Frank Lester Hagaman

Gov. Frank Lester Hagaman

Kansas

Term(s)
November 28, 1950 - January 8, 1951

Born
June 1, 1894

Passed
June 23, 1966

Party
Republican

School(s)
University of Kansas; George Washington University

Status:
Succeeded

Birth State
Illinois

Military Service:
Army

Family:
Married Elizabeth Blair Sutton

Military Service:
Purple Heart

BIO

FRANK LESLIE HAGAMAN, the thirty-first governor of Kansas, was born in Bushnell, Illinois on June 1, 1894. His education was attained at Rosedale High School, the University of Kansas and at George Washington University where he earned a law degree in 1921. During World War I, he was seriously wounded while serving as a private in the 117th Kansas Ammunition Train. He later was awarded a Purple Heart with a special citation for his participation in the war effort. After his military service, he established his legal career in Wyandotte County, serving as assistant county assessor. Hagaman entered politics in 1935, serving as a member of the Kansas House of Representatives, a position he held for ten years. He also served as a member of the Kansas State Senate from 1945 to 1949, and was the lieutenant governor of Kansas from 1948 to 1950. On November 28, 1950, Governor Frank Carlson resigned from office, and Hagaman, who was lieutenant governor at the time, assumed the duties of the governorship. He served in this capacity for forty-one days. During his short tenure, he continued to carry out the policies of the former administration. He also supervised the final draft of the new state budget. After leaving office, Hagaman retired from politics. He returned to his successful legal career, in which he tried cases in Missouri, Kansas, and in the U.S. Supreme Court. Governor Frank L. Hagaman died on June 23, 1966, and was buried at the Fairmount Cemetery in Denver, Colorado.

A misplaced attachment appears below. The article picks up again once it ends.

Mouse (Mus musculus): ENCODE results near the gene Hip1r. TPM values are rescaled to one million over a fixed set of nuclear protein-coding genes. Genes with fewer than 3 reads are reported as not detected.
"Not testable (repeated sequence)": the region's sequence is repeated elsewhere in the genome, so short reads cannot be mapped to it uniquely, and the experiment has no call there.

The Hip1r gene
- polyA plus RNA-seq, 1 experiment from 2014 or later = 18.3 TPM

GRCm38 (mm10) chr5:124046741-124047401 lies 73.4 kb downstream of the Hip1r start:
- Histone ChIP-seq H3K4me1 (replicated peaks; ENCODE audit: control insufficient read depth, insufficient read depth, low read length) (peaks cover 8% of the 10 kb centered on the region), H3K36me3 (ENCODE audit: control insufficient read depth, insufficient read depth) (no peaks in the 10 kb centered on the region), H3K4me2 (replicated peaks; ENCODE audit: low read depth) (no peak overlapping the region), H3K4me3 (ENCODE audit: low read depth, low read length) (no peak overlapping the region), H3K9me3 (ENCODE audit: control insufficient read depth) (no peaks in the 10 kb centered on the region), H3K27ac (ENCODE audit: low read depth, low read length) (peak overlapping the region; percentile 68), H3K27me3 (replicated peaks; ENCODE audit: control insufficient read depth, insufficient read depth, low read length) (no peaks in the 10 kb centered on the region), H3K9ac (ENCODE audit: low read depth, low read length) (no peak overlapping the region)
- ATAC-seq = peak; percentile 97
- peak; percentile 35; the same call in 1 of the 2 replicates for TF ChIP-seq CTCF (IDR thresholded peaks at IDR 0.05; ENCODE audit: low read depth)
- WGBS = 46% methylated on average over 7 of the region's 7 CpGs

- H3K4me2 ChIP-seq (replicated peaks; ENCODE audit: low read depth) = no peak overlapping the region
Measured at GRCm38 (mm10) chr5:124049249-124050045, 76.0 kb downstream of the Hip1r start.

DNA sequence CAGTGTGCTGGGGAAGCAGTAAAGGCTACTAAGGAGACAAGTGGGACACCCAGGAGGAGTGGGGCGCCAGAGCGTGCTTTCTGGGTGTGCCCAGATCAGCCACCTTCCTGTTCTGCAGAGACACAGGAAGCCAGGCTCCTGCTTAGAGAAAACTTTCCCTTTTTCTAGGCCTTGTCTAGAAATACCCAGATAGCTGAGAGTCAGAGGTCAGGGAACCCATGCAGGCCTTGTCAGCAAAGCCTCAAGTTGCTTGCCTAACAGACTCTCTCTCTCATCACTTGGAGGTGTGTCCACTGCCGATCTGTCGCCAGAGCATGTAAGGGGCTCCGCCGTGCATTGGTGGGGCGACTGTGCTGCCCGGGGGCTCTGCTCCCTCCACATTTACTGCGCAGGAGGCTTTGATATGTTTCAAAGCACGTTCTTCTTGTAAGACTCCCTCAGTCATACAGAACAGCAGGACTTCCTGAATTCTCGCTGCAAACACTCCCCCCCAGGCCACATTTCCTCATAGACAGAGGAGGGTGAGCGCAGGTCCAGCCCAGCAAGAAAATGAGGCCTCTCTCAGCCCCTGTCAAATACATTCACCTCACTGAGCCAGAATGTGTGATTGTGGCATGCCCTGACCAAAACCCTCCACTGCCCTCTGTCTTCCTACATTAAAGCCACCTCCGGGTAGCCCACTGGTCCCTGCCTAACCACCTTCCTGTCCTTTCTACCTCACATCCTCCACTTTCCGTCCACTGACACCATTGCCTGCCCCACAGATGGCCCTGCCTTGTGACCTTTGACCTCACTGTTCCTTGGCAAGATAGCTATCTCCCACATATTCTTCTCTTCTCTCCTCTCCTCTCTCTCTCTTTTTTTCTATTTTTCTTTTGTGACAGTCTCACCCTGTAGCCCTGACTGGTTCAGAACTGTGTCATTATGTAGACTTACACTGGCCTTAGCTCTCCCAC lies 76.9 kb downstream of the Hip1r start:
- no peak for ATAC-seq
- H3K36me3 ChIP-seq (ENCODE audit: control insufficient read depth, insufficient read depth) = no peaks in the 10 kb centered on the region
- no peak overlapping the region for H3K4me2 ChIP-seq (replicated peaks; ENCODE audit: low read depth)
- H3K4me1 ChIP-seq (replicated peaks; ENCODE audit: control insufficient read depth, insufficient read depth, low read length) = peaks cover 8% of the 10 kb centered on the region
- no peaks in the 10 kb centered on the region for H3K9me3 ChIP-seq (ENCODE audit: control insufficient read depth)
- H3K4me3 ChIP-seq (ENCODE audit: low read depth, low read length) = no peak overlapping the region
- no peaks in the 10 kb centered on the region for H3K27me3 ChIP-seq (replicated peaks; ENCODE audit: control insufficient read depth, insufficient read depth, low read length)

Source

Sources:

Sobel, Robert, and John Raimo, eds. Biographical Directory of the Governors of the United States, 1789-1978, Vol. 2, Westport, Conn.; Meckler Books, 1978. 4 vols.

Kansas State Historical Society

The Political Graveyard